I recently wrote a blog on the NT concept of overcomers (see here). That blog led to this question:
The problem with this logic is that Revelation 2:11 does not make sense if only victorious Christians are overcomers. I need you to address this verse specifically: “‘He who has an ear, let him hear what the Spirit says to the churches. He who overcomes shall not be hurt by the second death.’” Are you suggesting that only victorious Christians who endure in good works will escape the second death?
Actually, several of the seven letters of Revelation 2-3 have puzzling statements that can be [wrongly] interpreted to mean the non-overcomers will be eternally condemned. (See this May 2018 blog which briefly covers all of the overcomer passages in Revelation 2-3.) Revelation 2:11 is one such verse. But it doesn’t really imply that non-overcomers will be eternally condemned.
What the Lord says is that the overcomers won’t be hurt by the second death. This is clearly an understatement. The overcomers will be greatly rewarded. Every believer knows that overcomers won’t be eternally condemned. John 3:16 and 5:24 make that clear. So does Rev 20:15.
One key to Bible study is to carefully consider the context. Verse 11 is the end of the second letter. So the following verses are no help since they are part of another letter. But the preceding verses can help us understand v 11. In particular, note v 10: “Be faithful until death [= overcome], and I will give you the crown of life.” The crown of life here is fullness of life in the life to come. It is a reward.
Gaining the crown of life in v 10 is equivalent to the understatement in v 11 of not being hurt by the second death.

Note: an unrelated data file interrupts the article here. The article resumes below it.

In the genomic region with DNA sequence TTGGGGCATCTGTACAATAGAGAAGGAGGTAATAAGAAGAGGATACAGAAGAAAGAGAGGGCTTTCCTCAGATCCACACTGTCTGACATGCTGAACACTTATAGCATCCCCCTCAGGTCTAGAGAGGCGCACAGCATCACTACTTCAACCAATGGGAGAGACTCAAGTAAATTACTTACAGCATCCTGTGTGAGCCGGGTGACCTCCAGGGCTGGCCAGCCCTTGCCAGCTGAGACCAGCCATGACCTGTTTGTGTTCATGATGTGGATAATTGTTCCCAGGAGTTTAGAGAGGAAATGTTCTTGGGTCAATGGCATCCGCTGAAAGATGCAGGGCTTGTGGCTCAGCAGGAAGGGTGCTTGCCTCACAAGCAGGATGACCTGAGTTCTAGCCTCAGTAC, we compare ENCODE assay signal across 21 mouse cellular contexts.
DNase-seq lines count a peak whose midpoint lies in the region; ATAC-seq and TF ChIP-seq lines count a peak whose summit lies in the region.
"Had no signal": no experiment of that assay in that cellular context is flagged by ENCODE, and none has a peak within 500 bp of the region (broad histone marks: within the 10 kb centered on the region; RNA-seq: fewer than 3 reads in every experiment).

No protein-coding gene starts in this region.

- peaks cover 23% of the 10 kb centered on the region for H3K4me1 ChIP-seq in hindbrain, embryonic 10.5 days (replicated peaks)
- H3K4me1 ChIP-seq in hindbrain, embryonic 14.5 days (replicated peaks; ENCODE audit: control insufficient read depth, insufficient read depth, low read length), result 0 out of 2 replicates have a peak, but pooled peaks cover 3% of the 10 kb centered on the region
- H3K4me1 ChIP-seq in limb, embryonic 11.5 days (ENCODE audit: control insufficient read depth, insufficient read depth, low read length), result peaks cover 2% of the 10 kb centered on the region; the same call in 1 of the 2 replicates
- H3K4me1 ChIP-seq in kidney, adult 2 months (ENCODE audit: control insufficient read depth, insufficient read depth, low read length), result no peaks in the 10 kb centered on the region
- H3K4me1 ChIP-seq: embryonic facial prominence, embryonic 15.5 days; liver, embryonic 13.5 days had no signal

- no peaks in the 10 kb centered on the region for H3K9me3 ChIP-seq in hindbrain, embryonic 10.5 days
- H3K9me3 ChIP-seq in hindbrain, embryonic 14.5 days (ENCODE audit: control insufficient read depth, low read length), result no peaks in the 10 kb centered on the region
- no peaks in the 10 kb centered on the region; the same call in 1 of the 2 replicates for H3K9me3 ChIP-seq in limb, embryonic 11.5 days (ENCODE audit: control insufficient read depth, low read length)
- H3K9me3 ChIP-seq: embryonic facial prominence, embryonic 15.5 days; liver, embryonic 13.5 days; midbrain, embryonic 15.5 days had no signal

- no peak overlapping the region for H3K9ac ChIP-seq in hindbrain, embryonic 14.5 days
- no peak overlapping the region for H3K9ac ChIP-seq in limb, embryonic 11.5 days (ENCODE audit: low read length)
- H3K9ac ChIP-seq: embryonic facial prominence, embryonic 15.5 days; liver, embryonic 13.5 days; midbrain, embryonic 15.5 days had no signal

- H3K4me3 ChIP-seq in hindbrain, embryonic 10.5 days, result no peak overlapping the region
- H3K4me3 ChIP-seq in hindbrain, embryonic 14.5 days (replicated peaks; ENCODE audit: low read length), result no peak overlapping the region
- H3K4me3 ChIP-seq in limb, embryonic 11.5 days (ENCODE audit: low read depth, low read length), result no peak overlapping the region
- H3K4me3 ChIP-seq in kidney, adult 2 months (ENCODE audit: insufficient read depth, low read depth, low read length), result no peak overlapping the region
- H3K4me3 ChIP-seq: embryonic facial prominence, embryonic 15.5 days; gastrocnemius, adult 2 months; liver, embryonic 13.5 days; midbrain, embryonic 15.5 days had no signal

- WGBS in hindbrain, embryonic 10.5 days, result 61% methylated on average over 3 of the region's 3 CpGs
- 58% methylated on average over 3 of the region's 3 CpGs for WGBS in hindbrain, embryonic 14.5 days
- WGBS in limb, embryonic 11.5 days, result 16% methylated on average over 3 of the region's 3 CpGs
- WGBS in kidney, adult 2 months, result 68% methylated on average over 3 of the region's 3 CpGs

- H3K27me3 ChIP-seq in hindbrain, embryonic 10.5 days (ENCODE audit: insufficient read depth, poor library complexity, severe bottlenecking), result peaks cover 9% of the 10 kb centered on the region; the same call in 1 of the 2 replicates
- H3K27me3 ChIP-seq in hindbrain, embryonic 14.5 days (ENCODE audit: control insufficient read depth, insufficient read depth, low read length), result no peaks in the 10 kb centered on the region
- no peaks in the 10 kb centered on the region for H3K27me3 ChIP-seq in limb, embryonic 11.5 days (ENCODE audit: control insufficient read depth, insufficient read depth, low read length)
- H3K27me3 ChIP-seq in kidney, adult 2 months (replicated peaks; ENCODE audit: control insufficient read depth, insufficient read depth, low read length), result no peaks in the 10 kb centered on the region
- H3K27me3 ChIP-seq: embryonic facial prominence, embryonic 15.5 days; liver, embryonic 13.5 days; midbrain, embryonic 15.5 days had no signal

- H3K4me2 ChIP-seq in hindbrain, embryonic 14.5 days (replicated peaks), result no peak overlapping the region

In a March 1991 article (see here), Zane Hodges wrote, “Revelation 2:11 is not a veiled threat that the unfaithful believer may forfeit eternal life. On the contrary, it is an effective litotes [understatement] whose very vagueness stirs our imaginations and our hearts with anticipation.”
In our two-volume commentary on the NT, Bob Vacendak explains Rev 2:11 in this way:
Turning to an application for all the churches, Jesus states that He who overcomes shall not be hurt by the second death. Arminian commentators err in taking this verse to mean, “Believers who do not overcome shall be hurt by the second death.” Reformed commentators also err by reading it this way: “All true believers are overcomers and therefore will not be hurt by the second death.” Both views have Jesus offering escape from hell for faithful obedience to Christ. Since this flatly contradicts so many passages regarding eternal security and justification by faith alone (e.g., John 5:24; 10:27-30), it is better to understand Jesus’ words as a figure of speech called litotes.
Litotes is an assertion that understates the reality being referred to…A Biblical example of litotes is Heb 6:10: “God is not unjust to forget your work and labor of love which you have shown toward His name,” meaning God will definitely remember all your hard work.
So, when Jesus says, He who overcomes shall not be hurt by the second death, He is making an understatement. He is saying that the faithful Christian will be more than amply repaid for whatever sacrifice he may make for Christ’s sake, and that his eternal experience will be so far beyond the reach of the second death that it cannot be imagined. The suffering believers in Smyrna could rest in this glorious promise given to them from the Lord Himself (The Grace New Testament Commentary, Vol. 2, s.v. “Revelation,” p. 1262).
Overcomers will be highly exalted. That is the point of Rev 2:11.